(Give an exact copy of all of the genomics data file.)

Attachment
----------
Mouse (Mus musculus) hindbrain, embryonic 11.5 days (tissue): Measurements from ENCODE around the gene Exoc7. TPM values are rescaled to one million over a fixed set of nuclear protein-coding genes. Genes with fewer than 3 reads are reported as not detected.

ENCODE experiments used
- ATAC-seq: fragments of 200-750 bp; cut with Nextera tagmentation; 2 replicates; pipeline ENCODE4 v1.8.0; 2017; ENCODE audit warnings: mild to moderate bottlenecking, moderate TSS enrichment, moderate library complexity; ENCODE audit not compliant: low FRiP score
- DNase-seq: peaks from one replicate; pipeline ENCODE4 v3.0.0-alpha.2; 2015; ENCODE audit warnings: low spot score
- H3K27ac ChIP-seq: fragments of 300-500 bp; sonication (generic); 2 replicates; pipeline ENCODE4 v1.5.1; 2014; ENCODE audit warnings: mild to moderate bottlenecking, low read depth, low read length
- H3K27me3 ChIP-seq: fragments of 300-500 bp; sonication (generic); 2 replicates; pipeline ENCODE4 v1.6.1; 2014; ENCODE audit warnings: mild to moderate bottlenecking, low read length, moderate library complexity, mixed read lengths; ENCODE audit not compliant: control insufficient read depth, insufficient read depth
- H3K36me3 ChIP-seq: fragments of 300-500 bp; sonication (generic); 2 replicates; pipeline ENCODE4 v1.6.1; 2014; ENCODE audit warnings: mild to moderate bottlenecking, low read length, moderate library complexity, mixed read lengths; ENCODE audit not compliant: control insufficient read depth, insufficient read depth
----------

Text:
Mouse (Mus musculus) hindbrain, embryonic 11.5 days (tissue): Measurements from ENCODE around the gene Exoc7. TPM values are rescaled to one million over a fixed set of nuclear protein-coding genes. Genes with fewer than 3 reads are reported as not detected.

ENCODE experiments used
- ATAC-seq: fragments of 200-750 bp; cut with Nextera tagmentation; 2 replicates; pipeline ENCODE4 v1.8.0; 2017; ENCODE audit warnings: mild to moderate bottlenecking, moderate TSS enrichment, moderate library complexity; ENCODE audit not compliant: low FRiP score
- DNase-seq: peaks from one replicate; pipeline ENCODE4 v3.0.0-alpha.2; 2015; ENCODE audit warnings: low spot score
- H3K27ac ChIP-seq: fragments of 300-500 bp; sonication (generic); 2 replicates; pipeline ENCODE4 v1.5.1; 2014; ENCODE audit warnings: mild to moderate bottlenecking, low read depth, low read length
- H3K27me3 ChIP-seq: fragments of 300-500 bp; sonication (generic); 2 replicates; pipeline ENCODE4 v1.6.1; 2014; ENCODE audit warnings: mild to moderate bottlenecking, low read length, moderate library complexity, mixed read lengths; ENCODE audit not compliant: control insufficient read depth, insufficient read depth
- H3K36me3 ChIP-seq: fragments of 300-500 bp; sonication (generic); 2 replicates; pipeline ENCODE4 v1.6.1; 2014; ENCODE audit warnings: mild to moderate bottlenecking, low read length, moderate library complexity, mixed read lengths; ENCODE audit not compliant: control insufficient read depth, insufficient read depth